Laxdaela Saga Criticism - Essay

W. P. Ker (essay date 1908)

(Classical and Medieval Literature Criticism)

SOURCE: Ker, W. P. “Tragic Imagination.” In Epic and Romance: Essays on Medieval Literature, pp. 207-24. New York: Dover Publications, 1908.

[In the following essay, Ker describes the tragic quality of Icelandic sagas, with particular reference to the Laxdaela Saga as a historical and epic romance.]

In their definite tragical situations and problems, the Sagas are akin to the older poetry of the Teutonic race. The tragical cases of the earlier heroic age are found repeated, with variations, in the Sagas. Some of the chief of these resemblances have been found and discussed by the editors of Corpus Poeticum Boreale. Also in many places where there is...

(The entire section is 2441 words.)

Thorstein Veblen (essay date 1925)

(Classical and Medieval Literature Criticism)

SOURCE: Veblen, Thorstein. Introduction to The Laxdaela Saga, translated by Thorstein Veblen, pp. v-xv. New York: B. W. Huebsch, Inc., 1925.

[In the following introduction to his English translation of the Laxdaela Saga, Veblen enumerates the underlying characteristics of the work, including its depiction of a blood feud, its rendering of a society situated between paganism and Christianity, and its idiomatic status as the product of thirteenth-century Iceland.]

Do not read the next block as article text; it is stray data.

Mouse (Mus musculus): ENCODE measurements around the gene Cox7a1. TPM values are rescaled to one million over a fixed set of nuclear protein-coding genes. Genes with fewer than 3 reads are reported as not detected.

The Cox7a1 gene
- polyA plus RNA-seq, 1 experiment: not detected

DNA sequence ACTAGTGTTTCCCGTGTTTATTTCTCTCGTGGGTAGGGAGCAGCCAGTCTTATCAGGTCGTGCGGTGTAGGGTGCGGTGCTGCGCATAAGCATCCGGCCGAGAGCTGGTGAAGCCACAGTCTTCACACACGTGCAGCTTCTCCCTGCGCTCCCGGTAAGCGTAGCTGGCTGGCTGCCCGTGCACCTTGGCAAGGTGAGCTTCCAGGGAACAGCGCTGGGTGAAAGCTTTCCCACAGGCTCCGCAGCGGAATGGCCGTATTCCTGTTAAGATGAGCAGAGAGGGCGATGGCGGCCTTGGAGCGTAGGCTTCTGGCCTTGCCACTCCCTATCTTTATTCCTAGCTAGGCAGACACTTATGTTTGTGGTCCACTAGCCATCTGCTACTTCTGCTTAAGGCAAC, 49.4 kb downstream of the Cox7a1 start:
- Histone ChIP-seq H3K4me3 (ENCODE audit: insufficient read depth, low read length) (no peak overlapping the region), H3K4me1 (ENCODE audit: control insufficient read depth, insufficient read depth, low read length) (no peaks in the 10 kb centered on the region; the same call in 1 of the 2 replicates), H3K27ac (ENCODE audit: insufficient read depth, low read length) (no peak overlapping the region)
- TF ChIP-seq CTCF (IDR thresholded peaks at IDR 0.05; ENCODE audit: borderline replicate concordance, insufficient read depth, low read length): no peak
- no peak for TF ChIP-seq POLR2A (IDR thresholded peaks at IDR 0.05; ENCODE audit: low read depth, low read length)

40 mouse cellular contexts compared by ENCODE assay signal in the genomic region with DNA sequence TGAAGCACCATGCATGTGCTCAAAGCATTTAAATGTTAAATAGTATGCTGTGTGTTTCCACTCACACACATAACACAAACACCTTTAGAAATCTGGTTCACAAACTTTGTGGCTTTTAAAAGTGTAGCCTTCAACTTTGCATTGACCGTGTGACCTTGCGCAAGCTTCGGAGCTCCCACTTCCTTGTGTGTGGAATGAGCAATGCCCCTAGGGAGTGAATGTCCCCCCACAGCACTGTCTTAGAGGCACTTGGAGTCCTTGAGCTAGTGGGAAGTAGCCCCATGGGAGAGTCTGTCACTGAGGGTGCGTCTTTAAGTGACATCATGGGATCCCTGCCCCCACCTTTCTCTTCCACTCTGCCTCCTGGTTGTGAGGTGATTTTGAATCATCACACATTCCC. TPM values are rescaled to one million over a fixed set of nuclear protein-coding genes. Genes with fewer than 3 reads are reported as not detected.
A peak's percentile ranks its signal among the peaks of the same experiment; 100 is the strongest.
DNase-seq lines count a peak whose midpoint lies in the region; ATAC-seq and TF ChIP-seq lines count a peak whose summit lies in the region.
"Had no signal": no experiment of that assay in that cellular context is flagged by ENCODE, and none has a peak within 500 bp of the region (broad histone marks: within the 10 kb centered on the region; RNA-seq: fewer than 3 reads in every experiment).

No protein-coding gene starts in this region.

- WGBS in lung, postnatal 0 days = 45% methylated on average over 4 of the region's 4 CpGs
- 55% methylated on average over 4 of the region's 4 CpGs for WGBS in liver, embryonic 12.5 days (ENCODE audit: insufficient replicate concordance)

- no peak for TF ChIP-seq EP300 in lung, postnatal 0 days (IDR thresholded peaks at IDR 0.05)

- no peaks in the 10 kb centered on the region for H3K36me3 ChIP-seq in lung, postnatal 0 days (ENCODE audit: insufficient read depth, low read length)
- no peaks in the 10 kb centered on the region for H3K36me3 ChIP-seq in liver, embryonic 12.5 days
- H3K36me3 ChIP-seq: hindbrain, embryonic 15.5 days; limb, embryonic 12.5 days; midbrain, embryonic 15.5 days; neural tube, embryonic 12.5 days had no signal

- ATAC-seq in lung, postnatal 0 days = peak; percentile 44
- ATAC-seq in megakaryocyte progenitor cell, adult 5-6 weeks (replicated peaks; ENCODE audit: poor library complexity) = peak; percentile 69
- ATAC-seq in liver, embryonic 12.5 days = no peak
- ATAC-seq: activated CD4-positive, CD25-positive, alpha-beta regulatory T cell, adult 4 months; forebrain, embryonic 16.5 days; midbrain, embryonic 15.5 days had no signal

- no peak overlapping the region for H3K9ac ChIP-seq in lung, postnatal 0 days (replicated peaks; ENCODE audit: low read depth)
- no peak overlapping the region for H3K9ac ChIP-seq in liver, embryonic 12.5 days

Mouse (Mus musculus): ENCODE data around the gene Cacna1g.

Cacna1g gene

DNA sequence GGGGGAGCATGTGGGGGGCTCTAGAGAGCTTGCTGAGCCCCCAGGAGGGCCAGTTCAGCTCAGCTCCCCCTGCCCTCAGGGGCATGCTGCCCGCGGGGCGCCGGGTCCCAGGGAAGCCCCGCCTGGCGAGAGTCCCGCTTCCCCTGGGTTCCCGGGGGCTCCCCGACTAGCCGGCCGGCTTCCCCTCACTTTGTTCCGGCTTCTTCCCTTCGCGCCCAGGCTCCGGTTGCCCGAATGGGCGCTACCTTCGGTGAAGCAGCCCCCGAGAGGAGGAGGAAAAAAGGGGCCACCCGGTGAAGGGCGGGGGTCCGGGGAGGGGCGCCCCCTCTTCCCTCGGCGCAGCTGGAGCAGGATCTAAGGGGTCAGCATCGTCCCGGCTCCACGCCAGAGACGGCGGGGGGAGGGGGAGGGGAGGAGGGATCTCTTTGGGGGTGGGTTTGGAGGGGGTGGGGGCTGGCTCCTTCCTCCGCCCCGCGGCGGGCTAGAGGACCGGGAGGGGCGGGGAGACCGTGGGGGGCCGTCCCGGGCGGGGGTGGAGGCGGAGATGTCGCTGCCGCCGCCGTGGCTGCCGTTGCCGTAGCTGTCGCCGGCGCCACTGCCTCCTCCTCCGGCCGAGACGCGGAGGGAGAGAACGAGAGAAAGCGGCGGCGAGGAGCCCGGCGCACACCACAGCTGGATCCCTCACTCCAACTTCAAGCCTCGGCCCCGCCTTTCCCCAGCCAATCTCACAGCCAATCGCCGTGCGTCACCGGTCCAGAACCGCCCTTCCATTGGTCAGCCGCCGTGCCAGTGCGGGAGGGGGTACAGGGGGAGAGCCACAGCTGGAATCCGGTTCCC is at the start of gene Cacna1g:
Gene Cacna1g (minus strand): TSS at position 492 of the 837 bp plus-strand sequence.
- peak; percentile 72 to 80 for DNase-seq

It has been something of a convention among those who interest themselves in Icelandic literature to speak well of the Laxdæla Saga as a thing of poetic beauty and of high literary merit. So,...

(The entire section is 3348 words.)

A. Margaret Arent (essay date 1964)

(Classical and Medieval Literature Criticism)

SOURCE: Arent, A. Margaret. Introduction to The Laxdoela Saga, translated by A. Margaret Arent, pp. xv-xlii. Seattle: University of Washington Press, 1964.

[In the following excerpt from her introduction to her English translation of the Laxdaela Saga, Arent probes the work's literary contexts, authorship, manuscript history, and sources, then concludes by providing an overview of its plot, structure, and style.]


With the Christianization of Iceland (a.d. 1000), a new era in the life and letters of the nation can be said to have begun, although the conversion was not marked by any great upheaval, politically or...

(The entire section is 10102 words.)

Peter Foote (essay date 1964)

(Classical and Medieval Literature Criticism)

SOURCE: Foote, Peter. Introduction to The Laxdale Saga, translated by Muriel Press, pp. v-xvi. London: J. M. Dent & Sons Ltd, 1964.